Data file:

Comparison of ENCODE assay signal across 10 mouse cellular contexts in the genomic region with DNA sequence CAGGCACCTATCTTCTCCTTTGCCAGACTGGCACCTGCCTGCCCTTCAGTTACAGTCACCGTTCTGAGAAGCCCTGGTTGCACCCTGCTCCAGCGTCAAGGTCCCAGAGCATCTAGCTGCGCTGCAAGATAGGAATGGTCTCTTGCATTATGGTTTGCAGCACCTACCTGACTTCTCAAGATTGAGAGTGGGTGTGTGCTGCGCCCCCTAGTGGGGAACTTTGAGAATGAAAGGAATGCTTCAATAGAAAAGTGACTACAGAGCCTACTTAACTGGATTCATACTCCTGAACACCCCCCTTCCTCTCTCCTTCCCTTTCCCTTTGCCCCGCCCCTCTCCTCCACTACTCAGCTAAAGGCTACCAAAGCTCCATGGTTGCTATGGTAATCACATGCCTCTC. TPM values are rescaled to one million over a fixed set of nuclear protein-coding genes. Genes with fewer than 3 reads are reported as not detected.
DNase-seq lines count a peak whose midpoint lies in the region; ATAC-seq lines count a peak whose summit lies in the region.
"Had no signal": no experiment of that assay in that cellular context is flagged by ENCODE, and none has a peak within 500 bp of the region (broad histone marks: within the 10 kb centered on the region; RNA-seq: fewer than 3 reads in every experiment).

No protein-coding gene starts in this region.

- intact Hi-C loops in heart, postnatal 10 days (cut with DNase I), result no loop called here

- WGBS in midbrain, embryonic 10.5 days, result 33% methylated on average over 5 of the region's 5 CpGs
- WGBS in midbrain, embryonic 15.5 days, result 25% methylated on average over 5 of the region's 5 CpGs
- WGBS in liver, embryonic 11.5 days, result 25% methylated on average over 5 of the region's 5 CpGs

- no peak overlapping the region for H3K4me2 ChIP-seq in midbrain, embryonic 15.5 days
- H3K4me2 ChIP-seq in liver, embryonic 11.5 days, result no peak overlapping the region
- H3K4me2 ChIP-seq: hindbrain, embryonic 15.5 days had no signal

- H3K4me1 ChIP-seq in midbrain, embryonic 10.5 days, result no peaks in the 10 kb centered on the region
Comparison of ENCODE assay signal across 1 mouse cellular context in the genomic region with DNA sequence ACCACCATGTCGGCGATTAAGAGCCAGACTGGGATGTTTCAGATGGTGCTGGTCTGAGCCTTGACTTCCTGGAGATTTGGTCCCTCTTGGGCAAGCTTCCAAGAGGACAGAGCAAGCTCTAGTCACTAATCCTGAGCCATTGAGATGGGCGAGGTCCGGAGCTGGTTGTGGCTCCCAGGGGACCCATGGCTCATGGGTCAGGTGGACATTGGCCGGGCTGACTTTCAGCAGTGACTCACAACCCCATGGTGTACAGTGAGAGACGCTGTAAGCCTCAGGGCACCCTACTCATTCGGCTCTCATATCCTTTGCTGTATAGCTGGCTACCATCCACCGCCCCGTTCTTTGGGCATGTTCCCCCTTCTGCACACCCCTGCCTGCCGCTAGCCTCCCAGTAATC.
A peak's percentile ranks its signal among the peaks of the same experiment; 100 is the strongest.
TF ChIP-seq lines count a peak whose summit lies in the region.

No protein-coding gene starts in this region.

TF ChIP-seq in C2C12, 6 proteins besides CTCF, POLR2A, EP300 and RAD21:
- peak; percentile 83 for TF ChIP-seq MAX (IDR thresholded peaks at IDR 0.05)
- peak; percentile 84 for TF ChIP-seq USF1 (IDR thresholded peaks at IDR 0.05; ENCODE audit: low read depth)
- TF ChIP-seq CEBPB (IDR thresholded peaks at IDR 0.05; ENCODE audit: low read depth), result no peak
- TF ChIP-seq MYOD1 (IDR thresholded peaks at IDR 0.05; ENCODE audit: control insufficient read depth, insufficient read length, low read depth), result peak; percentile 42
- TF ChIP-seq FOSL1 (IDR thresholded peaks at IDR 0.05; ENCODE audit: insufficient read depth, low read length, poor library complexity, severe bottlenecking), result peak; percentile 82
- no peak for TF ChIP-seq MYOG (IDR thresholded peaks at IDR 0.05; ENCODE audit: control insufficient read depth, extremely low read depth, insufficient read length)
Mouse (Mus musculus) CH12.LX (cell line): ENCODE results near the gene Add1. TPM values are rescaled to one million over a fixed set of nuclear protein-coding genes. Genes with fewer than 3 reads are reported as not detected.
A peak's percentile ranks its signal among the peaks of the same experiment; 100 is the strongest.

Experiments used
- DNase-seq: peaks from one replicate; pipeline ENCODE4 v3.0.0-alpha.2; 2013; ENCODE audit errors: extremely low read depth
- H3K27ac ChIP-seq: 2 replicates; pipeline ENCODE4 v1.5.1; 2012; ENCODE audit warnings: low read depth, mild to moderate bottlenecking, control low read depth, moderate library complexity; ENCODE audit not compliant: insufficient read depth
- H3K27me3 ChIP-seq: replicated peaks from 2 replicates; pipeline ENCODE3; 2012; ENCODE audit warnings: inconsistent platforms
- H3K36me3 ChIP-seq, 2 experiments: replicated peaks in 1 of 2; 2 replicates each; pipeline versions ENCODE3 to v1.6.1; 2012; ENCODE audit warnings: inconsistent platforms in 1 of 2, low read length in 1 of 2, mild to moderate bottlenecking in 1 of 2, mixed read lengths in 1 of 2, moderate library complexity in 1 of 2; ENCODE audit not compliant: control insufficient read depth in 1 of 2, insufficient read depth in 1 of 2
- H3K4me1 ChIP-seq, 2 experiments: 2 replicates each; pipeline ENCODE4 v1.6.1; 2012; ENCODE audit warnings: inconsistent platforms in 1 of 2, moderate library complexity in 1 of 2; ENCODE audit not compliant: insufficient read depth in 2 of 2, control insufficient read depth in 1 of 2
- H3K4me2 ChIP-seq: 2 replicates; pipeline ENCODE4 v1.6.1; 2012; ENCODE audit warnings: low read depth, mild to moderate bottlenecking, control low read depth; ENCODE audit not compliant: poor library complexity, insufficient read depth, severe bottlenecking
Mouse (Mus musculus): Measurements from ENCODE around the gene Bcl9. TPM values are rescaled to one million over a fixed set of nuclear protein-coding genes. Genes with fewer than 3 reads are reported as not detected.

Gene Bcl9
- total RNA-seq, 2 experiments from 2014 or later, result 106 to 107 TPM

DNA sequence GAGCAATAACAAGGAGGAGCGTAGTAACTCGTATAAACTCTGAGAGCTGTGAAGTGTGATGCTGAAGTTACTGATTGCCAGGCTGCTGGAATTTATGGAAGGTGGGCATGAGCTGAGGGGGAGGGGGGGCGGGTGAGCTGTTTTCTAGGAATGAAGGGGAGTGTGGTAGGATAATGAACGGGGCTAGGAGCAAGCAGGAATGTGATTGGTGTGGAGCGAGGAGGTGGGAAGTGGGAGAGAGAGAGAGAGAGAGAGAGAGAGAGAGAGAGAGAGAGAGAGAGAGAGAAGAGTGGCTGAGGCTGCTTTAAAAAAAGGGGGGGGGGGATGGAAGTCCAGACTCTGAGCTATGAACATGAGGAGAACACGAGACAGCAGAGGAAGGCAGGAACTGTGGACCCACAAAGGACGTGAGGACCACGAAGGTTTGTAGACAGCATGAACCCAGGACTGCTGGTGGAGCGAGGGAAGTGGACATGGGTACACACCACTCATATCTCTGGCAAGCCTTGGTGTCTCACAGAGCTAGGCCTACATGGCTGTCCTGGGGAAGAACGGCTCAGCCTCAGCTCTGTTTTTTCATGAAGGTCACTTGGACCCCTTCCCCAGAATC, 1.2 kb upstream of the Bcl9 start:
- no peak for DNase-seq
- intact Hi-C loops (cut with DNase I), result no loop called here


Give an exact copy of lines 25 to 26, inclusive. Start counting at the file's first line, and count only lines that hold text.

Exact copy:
A peak's percentile ranks its signal among the peaks of the same experiment; 100 is the strongest.

Experiments used